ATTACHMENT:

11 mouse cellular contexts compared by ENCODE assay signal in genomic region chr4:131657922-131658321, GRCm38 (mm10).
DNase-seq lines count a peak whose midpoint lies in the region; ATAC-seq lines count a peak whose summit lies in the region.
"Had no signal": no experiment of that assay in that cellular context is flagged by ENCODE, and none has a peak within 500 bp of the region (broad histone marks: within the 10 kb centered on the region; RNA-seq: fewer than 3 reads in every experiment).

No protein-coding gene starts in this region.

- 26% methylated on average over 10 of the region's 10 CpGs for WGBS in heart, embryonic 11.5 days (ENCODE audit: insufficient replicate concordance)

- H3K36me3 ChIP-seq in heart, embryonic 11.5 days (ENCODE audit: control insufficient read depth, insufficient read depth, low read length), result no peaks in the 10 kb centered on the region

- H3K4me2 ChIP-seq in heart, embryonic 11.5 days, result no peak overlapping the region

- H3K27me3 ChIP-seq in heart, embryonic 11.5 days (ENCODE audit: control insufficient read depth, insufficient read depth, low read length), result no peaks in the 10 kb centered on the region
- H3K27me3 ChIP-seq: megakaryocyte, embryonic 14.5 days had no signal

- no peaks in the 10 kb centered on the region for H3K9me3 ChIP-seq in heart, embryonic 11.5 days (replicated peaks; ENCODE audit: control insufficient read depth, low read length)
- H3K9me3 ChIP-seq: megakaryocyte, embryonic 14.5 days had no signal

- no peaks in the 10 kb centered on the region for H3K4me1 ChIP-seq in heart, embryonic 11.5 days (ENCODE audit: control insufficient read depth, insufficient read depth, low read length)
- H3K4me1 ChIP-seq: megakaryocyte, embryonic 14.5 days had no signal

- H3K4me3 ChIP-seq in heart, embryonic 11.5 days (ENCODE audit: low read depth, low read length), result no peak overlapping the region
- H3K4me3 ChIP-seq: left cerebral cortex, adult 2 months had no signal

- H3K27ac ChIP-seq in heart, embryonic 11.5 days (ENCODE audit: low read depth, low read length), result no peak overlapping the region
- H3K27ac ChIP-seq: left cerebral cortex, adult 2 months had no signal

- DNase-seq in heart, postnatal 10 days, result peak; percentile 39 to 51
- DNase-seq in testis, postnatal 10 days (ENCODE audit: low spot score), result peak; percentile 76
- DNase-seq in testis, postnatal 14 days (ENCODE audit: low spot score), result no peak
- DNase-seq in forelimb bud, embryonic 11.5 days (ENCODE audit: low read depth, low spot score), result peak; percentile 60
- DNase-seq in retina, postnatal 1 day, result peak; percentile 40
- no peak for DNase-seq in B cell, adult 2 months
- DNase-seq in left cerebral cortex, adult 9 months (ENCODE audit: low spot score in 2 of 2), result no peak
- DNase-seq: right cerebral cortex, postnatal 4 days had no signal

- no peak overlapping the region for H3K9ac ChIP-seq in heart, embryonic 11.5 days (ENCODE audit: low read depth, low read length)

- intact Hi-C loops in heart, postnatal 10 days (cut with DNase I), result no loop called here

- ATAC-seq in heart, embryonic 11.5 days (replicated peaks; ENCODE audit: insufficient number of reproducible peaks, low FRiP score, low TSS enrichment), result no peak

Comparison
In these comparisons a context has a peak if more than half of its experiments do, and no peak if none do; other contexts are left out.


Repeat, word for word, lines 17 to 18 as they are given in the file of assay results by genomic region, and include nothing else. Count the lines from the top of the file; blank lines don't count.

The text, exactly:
- H3K27ac ChIP-seq: left cerebral cortex, adult 2 months had no signal

- DNase-seq in heart, postnatal 10 days, result peak; percentile 39 to 51